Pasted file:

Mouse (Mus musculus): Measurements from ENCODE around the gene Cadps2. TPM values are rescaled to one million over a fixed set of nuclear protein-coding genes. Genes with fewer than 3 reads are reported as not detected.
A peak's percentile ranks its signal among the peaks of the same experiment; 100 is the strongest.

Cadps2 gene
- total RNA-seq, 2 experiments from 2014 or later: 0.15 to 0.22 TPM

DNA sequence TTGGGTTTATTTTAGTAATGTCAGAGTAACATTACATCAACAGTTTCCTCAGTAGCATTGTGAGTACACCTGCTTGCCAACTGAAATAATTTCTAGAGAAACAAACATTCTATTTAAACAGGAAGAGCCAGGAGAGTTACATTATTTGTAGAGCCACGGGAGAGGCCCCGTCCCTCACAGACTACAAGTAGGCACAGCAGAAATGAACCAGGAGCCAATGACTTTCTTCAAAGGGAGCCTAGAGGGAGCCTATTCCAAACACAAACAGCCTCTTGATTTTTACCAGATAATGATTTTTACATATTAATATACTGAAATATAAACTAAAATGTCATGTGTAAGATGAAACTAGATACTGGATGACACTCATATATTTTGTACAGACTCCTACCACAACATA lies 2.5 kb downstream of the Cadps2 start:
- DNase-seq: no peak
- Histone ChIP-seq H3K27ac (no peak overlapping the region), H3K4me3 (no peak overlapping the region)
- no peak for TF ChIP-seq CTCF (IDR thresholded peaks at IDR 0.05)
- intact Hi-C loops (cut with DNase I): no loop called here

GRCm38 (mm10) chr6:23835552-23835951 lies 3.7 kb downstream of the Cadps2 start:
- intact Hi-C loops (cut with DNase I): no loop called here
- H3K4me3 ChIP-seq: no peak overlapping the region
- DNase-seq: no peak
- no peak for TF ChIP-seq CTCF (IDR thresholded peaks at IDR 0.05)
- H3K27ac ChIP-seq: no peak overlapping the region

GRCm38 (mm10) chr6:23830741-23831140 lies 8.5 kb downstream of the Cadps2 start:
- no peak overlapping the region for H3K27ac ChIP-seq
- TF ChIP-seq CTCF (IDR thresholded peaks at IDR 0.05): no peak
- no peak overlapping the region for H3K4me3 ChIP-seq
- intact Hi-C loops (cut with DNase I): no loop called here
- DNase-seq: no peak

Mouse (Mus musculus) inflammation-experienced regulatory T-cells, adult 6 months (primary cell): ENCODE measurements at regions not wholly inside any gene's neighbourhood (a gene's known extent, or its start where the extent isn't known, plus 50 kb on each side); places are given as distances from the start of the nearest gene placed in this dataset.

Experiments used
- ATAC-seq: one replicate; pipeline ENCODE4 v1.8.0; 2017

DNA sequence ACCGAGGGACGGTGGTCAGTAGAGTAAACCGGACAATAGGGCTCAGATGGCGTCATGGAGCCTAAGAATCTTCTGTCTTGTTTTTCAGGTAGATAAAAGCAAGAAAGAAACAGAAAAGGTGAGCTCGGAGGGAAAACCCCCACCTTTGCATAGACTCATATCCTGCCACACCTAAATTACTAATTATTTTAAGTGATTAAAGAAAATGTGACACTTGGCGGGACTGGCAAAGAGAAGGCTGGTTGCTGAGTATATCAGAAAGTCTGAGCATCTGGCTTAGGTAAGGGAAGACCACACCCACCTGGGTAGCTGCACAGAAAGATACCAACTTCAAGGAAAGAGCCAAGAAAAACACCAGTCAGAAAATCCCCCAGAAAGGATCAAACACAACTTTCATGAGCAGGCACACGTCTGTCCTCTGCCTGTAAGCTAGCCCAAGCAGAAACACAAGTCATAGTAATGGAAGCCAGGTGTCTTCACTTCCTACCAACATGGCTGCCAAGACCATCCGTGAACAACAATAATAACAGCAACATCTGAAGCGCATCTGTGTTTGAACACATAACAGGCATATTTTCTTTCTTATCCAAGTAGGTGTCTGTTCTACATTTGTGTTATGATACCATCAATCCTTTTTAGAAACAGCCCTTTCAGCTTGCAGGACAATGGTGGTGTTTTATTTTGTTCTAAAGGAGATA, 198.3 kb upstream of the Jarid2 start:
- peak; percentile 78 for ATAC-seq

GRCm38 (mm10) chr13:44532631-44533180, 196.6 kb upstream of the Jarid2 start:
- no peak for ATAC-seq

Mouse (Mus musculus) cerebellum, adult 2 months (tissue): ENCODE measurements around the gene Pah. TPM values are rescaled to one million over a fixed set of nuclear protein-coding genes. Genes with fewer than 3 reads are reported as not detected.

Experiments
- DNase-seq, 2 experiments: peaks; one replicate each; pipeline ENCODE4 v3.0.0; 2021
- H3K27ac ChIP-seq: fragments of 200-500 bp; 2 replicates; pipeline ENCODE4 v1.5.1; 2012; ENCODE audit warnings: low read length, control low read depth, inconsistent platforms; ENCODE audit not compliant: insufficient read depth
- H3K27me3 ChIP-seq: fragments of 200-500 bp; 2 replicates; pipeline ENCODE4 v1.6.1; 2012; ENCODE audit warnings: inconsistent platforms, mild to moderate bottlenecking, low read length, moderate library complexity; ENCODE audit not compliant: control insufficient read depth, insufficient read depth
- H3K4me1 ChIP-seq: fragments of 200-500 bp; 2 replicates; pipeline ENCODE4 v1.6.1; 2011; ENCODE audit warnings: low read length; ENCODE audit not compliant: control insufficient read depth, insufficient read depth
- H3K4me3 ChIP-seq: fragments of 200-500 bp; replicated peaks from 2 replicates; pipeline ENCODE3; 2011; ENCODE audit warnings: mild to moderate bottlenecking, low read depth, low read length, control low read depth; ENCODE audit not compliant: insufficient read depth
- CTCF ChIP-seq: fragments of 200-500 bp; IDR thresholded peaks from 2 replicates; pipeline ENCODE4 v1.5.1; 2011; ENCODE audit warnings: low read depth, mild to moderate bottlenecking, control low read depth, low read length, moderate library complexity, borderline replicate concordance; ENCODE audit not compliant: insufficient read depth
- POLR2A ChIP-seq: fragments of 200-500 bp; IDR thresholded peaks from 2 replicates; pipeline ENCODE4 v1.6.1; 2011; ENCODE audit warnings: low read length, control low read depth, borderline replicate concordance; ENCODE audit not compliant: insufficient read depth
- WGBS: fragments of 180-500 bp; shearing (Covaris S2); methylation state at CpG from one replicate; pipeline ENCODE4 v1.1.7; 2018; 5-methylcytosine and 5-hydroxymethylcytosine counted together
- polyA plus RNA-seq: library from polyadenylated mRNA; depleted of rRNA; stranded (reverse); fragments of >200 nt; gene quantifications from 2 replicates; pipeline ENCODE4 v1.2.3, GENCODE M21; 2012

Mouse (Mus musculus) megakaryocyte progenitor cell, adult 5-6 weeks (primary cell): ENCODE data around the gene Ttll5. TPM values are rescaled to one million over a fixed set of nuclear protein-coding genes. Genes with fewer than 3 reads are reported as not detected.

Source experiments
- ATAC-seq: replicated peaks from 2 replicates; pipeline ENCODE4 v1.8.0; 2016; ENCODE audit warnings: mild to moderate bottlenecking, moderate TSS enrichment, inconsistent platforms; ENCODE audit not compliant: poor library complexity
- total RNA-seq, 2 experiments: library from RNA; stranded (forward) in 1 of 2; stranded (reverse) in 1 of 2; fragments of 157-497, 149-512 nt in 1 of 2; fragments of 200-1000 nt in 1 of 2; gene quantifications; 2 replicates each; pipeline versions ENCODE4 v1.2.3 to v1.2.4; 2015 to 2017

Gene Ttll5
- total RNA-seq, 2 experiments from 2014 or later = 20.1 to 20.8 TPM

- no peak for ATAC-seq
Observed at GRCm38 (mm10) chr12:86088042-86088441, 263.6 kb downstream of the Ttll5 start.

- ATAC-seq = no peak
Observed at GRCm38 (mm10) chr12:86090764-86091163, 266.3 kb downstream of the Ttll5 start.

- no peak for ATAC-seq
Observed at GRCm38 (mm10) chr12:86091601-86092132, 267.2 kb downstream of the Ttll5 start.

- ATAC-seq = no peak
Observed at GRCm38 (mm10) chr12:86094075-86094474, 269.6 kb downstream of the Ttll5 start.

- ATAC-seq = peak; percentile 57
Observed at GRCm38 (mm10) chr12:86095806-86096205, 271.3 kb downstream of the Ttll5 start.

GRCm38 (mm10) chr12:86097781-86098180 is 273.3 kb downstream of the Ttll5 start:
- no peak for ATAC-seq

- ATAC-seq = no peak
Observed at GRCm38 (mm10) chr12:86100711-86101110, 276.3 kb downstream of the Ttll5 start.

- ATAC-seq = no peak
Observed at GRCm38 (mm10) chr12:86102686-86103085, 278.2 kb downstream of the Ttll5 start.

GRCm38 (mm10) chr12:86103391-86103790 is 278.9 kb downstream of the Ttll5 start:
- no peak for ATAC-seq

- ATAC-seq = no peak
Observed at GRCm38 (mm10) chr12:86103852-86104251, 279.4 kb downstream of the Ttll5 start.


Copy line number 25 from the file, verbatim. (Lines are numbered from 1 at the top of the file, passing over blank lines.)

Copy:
DNA sequence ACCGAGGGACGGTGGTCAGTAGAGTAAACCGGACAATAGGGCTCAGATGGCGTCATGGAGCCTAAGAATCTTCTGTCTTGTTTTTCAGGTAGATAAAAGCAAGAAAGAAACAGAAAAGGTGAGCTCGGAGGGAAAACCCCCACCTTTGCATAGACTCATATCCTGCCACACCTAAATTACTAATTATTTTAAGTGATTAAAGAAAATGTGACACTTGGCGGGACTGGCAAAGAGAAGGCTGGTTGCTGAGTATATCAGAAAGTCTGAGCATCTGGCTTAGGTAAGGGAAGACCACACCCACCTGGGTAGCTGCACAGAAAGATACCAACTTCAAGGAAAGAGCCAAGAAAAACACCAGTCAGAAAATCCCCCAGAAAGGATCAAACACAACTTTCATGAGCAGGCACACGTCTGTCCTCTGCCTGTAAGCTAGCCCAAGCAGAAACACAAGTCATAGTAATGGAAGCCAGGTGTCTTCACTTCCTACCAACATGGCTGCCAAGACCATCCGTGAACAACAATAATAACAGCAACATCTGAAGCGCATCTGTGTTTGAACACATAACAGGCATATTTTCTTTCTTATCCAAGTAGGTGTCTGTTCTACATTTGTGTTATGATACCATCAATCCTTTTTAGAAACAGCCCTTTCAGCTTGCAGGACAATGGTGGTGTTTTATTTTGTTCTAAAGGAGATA, 198.3 kb upstream of the Jarid2 start: